Wikipedia has become one of the world's most powerful portals of information - so powerful, in fact, that it can even show us when people are ill.
Researchers at Boston Children's Hospital have found that monitoring the site's traffic, which exceeds 500 million visitors a month, can indicate how many people have simply caught the flu.
In the PLOS Computational Biology journal, published on 17 April, David McIver and John Brownstein have developed a model analysing the amount of traffic on influenza-related Wikipedia articles in real-time to estimate flu levels in the American population.
McIver and Brownstein said this method produced information two weeks sooner than data released from the Centers for Disease Control and Prevention, and 17% quicker than Google Flu Trends data.
In a joint statement they said: "Each influenza season provides new challenges and uncertainties to both the public as well as the public health community. We're hoping that with this new method of influenza monitoring, we can harness publicly available data to help people get accurate, near-realtime information about the level of disease burden in the population."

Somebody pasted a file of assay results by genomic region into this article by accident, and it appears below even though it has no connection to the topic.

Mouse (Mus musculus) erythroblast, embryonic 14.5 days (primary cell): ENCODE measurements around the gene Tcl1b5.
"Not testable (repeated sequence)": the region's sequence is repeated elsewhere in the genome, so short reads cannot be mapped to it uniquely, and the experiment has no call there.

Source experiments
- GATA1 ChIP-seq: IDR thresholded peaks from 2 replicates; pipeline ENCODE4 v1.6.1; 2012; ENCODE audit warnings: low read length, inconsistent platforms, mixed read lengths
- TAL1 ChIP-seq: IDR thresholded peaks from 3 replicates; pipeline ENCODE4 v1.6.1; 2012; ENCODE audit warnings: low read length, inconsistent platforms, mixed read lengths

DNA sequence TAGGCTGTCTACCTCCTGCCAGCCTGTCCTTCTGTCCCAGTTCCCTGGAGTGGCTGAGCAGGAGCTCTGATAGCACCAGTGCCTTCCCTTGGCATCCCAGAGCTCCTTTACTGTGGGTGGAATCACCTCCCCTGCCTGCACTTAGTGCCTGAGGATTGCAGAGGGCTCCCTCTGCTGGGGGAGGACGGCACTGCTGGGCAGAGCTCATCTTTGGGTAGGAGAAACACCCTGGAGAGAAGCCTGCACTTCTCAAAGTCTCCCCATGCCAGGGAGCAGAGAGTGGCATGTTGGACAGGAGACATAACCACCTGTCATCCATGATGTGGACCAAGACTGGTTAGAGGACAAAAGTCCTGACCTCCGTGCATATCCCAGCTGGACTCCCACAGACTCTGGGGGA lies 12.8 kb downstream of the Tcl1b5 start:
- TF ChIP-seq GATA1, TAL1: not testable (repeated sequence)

They calculated the number of times certain Wikipedia articles were accessed every day from December 2007 to August 2013. The model they developed performed well through influenza seasons and through events such as the H1N1 pandemic in 2009, which received high levels of media attention.
According to its research Wikipedia has 30 million articles available, with an additional 17,800 published a day. It receives 506 million visitors per month, representing 27 billion page views since its launch in 2001.
Influenza claims between 3,000 to 50,000 lives each year in the United States despite being avoidable through vaccination.